The capsule has been designed to support a crew of four people in a 316-cubic-feet (8.9-cubic-meters) environment. The entire Orion assembly comprises the service module, the crew module, and the launch abort system, and the crew module is designed to bring the astronauts back home safely.
Unlike the Boeing Starliner capsule, which has been designed as the first spacecraft capable of landing on hard soil, Orion will use the classic NASA approach, and it will drop into the sea. But before it gets to do that for real, the agency has to be sure it is up for the task.
Earlier in March, the North American space agency announced it had begun a series of four water impact drop tests at the Landing and Impact Research Facility Hydro Impact Basin at the Langley Research Center in Hampton, Virginia.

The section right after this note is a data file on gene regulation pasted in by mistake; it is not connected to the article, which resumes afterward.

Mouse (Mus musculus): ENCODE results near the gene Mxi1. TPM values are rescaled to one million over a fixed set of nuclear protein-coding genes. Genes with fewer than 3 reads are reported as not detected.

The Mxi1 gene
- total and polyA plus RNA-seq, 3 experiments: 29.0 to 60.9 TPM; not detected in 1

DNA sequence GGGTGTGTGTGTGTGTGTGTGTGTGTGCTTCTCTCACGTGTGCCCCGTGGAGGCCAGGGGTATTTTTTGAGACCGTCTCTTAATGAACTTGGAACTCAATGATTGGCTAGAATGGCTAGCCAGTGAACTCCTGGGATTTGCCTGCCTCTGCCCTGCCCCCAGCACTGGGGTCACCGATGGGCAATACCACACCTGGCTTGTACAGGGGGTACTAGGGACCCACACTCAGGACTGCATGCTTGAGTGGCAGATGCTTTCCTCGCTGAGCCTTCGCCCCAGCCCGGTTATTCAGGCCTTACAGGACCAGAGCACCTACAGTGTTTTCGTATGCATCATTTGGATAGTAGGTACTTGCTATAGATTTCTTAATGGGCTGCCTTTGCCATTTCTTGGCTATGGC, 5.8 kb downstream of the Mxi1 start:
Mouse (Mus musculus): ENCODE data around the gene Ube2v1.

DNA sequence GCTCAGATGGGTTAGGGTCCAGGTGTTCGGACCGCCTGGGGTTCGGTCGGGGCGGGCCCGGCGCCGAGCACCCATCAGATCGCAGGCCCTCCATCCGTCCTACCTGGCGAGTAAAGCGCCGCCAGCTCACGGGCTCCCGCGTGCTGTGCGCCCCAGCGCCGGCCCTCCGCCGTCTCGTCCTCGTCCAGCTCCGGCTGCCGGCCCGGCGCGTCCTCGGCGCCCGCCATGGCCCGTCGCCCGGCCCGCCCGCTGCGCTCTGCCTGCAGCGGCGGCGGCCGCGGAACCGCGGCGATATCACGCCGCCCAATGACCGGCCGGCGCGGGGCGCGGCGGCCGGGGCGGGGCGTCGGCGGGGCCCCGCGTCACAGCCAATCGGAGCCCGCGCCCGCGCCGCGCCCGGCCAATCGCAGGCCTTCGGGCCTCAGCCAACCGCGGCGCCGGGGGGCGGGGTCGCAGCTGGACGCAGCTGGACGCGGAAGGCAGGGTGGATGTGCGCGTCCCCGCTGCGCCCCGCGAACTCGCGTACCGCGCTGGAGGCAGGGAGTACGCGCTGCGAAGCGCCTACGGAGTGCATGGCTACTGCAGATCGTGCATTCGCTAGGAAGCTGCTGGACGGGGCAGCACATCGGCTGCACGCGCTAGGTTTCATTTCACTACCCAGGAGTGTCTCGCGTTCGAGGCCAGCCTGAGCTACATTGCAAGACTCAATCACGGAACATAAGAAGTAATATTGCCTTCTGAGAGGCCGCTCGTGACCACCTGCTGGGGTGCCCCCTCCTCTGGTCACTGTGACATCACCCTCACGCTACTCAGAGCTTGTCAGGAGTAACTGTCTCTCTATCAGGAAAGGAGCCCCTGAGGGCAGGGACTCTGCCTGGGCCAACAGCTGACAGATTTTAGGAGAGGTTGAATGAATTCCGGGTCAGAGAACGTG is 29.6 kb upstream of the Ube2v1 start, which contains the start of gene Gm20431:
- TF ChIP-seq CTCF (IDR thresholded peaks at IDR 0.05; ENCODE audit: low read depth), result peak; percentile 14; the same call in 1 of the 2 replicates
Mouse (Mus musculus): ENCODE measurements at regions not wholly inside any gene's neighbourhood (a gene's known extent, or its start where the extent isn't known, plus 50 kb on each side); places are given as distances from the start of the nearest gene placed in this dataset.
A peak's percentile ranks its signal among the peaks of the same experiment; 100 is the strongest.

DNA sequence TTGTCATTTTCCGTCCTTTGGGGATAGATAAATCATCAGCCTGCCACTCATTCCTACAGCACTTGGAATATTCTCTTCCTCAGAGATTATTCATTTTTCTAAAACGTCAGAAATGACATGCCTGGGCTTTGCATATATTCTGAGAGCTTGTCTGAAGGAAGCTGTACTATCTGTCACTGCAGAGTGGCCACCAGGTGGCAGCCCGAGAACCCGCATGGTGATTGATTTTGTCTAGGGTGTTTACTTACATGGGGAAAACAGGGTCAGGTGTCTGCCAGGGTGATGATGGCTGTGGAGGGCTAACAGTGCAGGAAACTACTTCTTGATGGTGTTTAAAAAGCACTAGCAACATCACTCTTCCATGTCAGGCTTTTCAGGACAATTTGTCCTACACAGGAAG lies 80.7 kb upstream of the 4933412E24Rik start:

The tests are meant to simulate a few landing scenarios as close to real-world conditions as possible and determine what the crew may have to face during those rough few seconds when the capsule hits the water.
The tests are mandatory for the spaceship’s structural design and requirement verification and will have to be finalized by the time the Artemis II mission takes off.